John Huston directed this film version of O'Connor's first novel. It is a haunting portrayal of a spiritually bankrupt preacher. Its twisted plot and grotesque characters are classic O'Connor.
This film was written by Horton Foote, who also wrote the Academy Award-winning adaptation of To Kill A Mockingbird, the novel by O'Connor's fellow Southerner Harper Lee. It is an adaptation of an O'Connor short story about a Polish immigrant who causes havoc on a Georgia farm in the 1940s. It stars a young Samuel L. Jackson.
Actor/director Tommy Lee Jones is a huge fan of O'Connor's; Jones even wrote his undergraduate honors thesis at Harvard about her. Jones has said in interviews that O'Connor's method of storytelling was a major inspiration for him in this film, which was his directorial debut.
Flannery O'Connor is among the many writers who agreed to sell the film rights to their work and who were subsequently horrified by the results. This episode of the 1950s television series "Schlitz Playhouse of Stars" (the name says it all) used the plot of one of O'Connor's best known stories, "The Life You Save May Be Your Own." "A story I sold [will star] a tap-dancer," O'Connor wrote of the movie, "the punishment always fits the crime."_CITATION32_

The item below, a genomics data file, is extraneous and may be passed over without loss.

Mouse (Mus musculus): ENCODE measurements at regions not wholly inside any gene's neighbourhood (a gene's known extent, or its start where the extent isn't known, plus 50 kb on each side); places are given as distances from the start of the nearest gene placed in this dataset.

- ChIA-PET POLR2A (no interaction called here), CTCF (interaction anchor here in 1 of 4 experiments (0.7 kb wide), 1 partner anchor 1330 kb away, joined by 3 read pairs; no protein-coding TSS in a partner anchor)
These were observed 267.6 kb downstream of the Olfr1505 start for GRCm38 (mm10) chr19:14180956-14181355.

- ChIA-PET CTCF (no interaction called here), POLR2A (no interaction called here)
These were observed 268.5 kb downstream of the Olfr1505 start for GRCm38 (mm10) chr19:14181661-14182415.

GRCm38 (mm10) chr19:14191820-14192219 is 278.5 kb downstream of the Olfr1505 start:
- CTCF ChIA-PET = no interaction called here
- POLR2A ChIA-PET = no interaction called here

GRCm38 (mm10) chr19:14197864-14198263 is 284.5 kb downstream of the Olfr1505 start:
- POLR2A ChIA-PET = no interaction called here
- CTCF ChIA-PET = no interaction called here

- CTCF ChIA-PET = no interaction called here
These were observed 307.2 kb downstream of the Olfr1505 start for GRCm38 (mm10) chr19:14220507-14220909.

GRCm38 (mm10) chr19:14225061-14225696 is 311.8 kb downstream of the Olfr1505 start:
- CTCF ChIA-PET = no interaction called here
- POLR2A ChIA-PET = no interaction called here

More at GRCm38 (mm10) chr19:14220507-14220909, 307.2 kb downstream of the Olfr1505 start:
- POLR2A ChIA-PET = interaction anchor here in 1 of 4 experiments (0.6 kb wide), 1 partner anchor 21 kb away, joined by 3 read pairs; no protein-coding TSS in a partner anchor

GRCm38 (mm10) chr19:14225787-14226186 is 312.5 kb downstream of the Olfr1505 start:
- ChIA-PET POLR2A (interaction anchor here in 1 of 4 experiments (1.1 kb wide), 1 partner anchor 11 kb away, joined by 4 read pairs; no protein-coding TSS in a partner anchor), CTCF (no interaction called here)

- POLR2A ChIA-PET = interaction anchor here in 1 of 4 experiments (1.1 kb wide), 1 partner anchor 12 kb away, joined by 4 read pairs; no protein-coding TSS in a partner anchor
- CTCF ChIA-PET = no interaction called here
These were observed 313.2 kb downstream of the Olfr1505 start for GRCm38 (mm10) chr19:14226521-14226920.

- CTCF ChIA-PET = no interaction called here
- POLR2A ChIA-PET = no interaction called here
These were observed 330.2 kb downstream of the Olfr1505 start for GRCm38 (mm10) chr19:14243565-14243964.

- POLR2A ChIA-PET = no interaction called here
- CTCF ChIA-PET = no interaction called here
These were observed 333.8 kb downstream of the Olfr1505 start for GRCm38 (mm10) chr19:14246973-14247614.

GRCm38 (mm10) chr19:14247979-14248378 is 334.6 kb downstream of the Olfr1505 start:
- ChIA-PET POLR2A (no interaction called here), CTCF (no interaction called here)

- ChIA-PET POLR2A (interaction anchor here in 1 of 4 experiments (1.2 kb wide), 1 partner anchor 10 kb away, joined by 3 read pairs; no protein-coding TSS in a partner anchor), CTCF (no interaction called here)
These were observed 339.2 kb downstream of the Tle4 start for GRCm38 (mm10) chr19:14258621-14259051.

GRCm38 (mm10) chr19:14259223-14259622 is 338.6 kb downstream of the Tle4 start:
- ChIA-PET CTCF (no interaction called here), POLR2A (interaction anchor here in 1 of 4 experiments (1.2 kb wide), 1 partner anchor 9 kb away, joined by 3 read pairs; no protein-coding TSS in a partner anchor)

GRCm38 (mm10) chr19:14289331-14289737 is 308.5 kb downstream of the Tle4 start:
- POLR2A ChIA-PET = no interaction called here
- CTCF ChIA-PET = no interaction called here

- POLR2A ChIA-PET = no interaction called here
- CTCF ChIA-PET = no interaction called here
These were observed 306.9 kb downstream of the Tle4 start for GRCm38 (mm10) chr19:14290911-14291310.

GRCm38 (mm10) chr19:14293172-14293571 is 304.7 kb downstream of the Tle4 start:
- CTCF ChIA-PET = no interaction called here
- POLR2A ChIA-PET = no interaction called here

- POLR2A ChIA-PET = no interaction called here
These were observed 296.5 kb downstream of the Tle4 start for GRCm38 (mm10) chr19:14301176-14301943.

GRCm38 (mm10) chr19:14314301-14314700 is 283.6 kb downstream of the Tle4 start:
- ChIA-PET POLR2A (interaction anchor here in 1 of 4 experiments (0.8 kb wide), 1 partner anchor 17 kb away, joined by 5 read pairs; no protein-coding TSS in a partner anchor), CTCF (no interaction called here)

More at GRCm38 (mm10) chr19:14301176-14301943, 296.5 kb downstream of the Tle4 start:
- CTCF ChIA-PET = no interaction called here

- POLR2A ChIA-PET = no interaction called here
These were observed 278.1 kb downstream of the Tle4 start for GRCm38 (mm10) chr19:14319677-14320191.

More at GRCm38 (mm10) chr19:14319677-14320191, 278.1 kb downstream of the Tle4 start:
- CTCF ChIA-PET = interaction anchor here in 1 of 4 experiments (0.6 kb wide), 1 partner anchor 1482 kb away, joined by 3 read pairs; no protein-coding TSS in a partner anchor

Writer, director, and producer Chris Pierdomenico created this short independent film based on one of O'Connor's stories. The plot deals with a well-intentioned – but possibly misguided – man who takes in an errant youth at the expense of his relationship with his biological son. You can watch the film on YouTube.